"This album has had over three decades to make an impact, and it says something for its staying power that, in the face of more recent, more generously programmed, and better mastered compilations of the duo's work, it remains one of the most popular parts of the Simon & Garfunkel catalog -- which doesn't mean it isn't fraught with frustrations for anyone buying it. Its very existence is something of a fluke -- in the spring of 1972, the five original Simon & Garfunkel albums, Wednesday Morning, 3 AM, Sounds of Silence, Parsley, Sage, Rosemary & Thyme, Bookends and Bridge Over Troubled Water, were still selling almost as well as they had in the 1960s; indeed, Bridge Over Troubled Water had carved out a seemingly permanent place for itself on the charts for years; and between the continued radio play of the duo's biggest hits, and the inevitable discovery of their catalog by successive new waves of junior high and high school students, those five LPs stood among the most profitable parts of the Columbia Records back catalog, rivaling Bob Dylan's much larger library in sheer numbers. Columbia might have gone years longer without compiling the duo's hits, but then, in June of 1972, Paul Simon and Art Garfunkel did something totally unexpected -- in the midst of Simon's still-emerging solo career (and the careful crafting of his identity as a single act), and Garfunkel's re-identification of himself as an actor, the two reunited for one night, to do a benefit performance at New York's Madison Square Garden for the presidential candidacy of Senator George McGovern. (The latter event also took on a life of its own, as the first widely available Simon & Garfunkel concert bootleg, with terrible sound but capturing for posterity what had to be one of the funniest moments of their stage history, when Simon, attempting to suppress his laughter, remarks in connection with requests being called out, that someone "wants to hear "Voices of Old People" from Bookends). The performance was widely publicized, both before and after the event -- McGovern had captured the hearts and imaginations of tens of millions of high school and college students around the United States that spring, and this reviewer can attest to the fact that millions of people who were not at that show felt like they were there in spirit. It was inevitable that Columbia would want to put out a new Simon & Garfunkel release to take advantage of the renewed attention and excitement surrounding the duo, and they probably could have gotten away with a straight greatest-hits collection; but thanks to some inspiration and cooperation between the label and the artists, Greatest Hits went far beyond that. Nine of the tracks on the 14-song LP did, indeed, comprise the duo's biggest hits -- including "Bridge Over Troubled Water," "Mrs. Robinson," and "The Sounds of Silence" -- in their familiar studio versions; but interspersed between them were previously unheard live recordings of "For Emily, Whenever I May Find Her," "The 59th Street Bridge Song (Feelin' Groovy)," "Homeward Bound," and "Kathy's Song," plus an alternate take of "America." At that time, Simon & Garfunkel had never released a live album, and as it happened, at least four of those five were among the most personal songs in the duo's repertory -- songs that millions of fans responded to individually (as opposed to the mass appeal of the pair's hit singles). The fact that they were present as excellent live performances made the appeal of this record irresistible to fans at every level, from the most casual to the most serious and dedicated. It was a sign of just how much they were loved and missed (and, perhaps, needed?) that without anything but that one unrecorded and untelevised benefit show to support its release, the record peaked at number five on the Billboard charts. And a couple of years later, it joined their original five albums as a perennial catalog favorite. And it still holds up -- it touches all the right buttons, providing an overview of the duo's most popular songs, but with those live cuts and the "America" outtake to make it essential in its own right, separate from the overview -- indeed, it manages to present both the duo's broader history, and their most widely appealing music, and their most intimate work, all seamlessly; only some interesting and ambitious singles that either hadn't stood the test of time ("Fakin' It") or were artistic blind alleys ("The Dangling Conversation"), were missing, along with "Punky's Dilemma," a perennial FM radio favorite that lay just below Columbia Records' and the duo's radar. All of that is the good part about this collection, which ought to get an unqualified rave -- the bad part, and the reason that it doesn't get that rave, is the sound quality, which was indifferent on the LP and worse on the CD, with sound that audibly cracks on parts of "The Sounds of Silence" and some of the other early studio cuts; Greatest Hits has begged for a sonic upgrade, and remastering from better sources, for two decades" (Bruce Eder, AMG)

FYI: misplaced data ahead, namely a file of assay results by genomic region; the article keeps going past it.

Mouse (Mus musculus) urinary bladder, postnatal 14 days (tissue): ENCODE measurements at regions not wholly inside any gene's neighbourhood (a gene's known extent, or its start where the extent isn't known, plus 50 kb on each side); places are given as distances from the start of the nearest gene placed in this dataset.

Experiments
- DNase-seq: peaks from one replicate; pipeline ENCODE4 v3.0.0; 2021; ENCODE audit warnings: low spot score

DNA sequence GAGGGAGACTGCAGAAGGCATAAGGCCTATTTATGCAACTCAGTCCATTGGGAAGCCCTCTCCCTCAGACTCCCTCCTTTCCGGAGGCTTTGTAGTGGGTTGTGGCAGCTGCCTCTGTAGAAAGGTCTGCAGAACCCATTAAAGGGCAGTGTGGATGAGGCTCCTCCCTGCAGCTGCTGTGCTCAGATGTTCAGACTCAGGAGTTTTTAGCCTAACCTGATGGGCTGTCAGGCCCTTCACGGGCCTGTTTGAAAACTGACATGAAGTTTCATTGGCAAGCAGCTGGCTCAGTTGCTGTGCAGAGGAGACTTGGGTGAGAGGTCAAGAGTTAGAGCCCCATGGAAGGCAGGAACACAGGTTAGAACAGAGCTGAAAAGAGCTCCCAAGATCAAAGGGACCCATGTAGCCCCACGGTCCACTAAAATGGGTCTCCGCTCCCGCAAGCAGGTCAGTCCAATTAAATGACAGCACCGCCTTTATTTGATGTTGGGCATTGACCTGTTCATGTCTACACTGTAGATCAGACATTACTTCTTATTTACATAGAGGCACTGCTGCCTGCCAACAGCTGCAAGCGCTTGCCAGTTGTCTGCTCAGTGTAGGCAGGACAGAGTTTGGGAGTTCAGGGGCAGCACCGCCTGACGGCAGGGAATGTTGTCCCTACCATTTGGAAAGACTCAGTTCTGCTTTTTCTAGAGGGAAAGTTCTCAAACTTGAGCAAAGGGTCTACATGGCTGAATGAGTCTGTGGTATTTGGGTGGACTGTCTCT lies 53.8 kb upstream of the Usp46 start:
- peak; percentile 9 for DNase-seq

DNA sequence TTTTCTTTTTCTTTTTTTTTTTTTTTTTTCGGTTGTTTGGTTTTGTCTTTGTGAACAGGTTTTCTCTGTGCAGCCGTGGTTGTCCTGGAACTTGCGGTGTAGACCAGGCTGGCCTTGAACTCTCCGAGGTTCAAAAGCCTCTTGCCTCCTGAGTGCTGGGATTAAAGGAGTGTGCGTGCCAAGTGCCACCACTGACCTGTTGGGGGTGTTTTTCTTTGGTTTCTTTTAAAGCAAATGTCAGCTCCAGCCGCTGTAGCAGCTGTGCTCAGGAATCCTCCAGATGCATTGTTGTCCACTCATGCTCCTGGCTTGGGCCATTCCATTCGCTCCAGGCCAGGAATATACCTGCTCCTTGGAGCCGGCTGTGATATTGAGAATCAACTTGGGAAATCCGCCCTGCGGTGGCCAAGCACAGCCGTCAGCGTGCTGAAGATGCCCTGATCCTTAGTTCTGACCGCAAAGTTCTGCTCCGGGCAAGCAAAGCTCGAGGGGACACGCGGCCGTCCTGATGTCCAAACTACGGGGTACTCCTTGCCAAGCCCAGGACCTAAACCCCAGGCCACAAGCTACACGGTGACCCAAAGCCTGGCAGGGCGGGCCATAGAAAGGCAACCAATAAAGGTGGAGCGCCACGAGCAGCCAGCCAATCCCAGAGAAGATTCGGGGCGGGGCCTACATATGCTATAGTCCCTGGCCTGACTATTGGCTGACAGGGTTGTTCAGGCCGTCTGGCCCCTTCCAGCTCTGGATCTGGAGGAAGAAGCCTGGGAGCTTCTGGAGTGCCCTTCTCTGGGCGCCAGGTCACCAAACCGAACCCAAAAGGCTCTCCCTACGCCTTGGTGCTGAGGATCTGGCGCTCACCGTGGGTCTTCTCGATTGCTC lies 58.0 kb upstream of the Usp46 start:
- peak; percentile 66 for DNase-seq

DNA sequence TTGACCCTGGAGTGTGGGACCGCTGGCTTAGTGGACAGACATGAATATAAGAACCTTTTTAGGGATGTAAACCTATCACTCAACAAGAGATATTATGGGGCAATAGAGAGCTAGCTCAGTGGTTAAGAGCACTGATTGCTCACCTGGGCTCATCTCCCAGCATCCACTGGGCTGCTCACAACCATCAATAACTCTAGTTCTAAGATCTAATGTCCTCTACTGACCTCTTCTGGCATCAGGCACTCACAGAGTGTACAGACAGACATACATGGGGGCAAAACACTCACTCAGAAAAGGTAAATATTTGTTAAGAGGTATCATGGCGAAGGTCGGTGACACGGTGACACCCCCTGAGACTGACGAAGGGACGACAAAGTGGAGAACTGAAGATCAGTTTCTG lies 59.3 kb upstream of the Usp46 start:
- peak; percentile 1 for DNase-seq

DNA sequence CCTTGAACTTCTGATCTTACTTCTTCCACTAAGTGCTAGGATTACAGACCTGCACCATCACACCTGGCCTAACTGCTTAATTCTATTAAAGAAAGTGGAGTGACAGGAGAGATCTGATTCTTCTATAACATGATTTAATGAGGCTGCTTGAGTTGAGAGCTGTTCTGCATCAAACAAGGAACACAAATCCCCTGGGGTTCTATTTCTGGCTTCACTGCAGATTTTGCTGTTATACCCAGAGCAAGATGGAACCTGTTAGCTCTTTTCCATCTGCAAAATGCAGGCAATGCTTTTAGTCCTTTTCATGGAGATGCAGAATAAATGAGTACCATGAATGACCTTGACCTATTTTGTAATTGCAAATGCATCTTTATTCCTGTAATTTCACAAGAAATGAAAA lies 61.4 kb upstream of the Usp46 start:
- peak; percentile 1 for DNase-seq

Simon & Garfunkel